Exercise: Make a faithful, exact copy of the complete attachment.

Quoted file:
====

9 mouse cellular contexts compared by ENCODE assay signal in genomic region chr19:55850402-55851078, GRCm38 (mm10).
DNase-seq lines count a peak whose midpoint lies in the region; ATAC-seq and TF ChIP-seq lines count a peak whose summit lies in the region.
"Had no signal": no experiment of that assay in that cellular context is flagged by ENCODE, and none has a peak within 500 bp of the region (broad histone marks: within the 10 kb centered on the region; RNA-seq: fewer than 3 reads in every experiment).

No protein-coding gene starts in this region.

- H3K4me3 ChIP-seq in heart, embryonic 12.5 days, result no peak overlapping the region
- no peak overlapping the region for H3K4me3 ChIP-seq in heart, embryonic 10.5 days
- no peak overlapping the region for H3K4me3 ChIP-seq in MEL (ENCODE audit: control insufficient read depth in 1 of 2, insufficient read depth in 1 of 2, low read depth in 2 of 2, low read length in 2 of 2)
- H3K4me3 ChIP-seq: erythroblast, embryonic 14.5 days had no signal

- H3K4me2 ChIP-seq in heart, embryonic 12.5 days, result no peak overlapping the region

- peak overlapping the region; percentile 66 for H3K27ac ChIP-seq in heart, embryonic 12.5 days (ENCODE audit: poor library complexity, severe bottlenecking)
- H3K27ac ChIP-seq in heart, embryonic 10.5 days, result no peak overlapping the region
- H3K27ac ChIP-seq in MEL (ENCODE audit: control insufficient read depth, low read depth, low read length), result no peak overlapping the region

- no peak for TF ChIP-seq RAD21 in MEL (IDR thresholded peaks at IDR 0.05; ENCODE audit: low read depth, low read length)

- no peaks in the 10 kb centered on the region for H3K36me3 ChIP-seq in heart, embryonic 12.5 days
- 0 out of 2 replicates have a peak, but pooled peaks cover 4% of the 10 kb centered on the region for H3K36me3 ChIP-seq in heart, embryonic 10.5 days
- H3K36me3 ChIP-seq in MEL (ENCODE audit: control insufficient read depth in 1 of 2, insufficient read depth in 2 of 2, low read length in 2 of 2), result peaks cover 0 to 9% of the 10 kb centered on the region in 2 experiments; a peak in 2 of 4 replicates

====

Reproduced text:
9 mouse cellular contexts compared by ENCODE assay signal in genomic region chr19:55850402-55851078, GRCm38 (mm10).
DNase-seq lines count a peak whose midpoint lies in the region; ATAC-seq and TF ChIP-seq lines count a peak whose summit lies in the region.
"Had no signal": no experiment of that assay in that cellular context is flagged by ENCODE, and none has a peak within 500 bp of the region (broad histone marks: within the 10 kb centered on the region; RNA-seq: fewer than 3 reads in every experiment).

No protein-coding gene starts in this region.

- H3K4me3 ChIP-seq in heart, embryonic 12.5 days, result no peak overlapping the region
- no peak overlapping the region for H3K4me3 ChIP-seq in heart, embryonic 10.5 days
- no peak overlapping the region for H3K4me3 ChIP-seq in MEL (ENCODE audit: control insufficient read depth in 1 of 2, insufficient read depth in 1 of 2, low read depth in 2 of 2, low read length in 2 of 2)
- H3K4me3 ChIP-seq: erythroblast, embryonic 14.5 days had no signal

- H3K4me2 ChIP-seq in heart, embryonic 12.5 days, result no peak overlapping the region

- peak overlapping the region; percentile 66 for H3K27ac ChIP-seq in heart, embryonic 12.5 days (ENCODE audit: poor library complexity, severe bottlenecking)
- H3K27ac ChIP-seq in heart, embryonic 10.5 days, result no peak overlapping the region
- H3K27ac ChIP-seq in MEL (ENCODE audit: control insufficient read depth, low read depth, low read length), result no peak overlapping the region

- no peak for TF ChIP-seq RAD21 in MEL (IDR thresholded peaks at IDR 0.05; ENCODE audit: low read depth, low read length)

- no peaks in the 10 kb centered on the region for H3K36me3 ChIP-seq in heart, embryonic 12.5 days
- 0 out of 2 replicates have a peak, but pooled peaks cover 4% of the 10 kb centered on the region for H3K36me3 ChIP-seq in heart, embryonic 10.5 days
- H3K36me3 ChIP-seq in MEL (ENCODE audit: control insufficient read depth in 1 of 2, insufficient read depth in 2 of 2, low read length in 2 of 2), result peaks cover 0 to 9% of the 10 kb centered on the region in 2 experiments; a peak in 2 of 4 replicates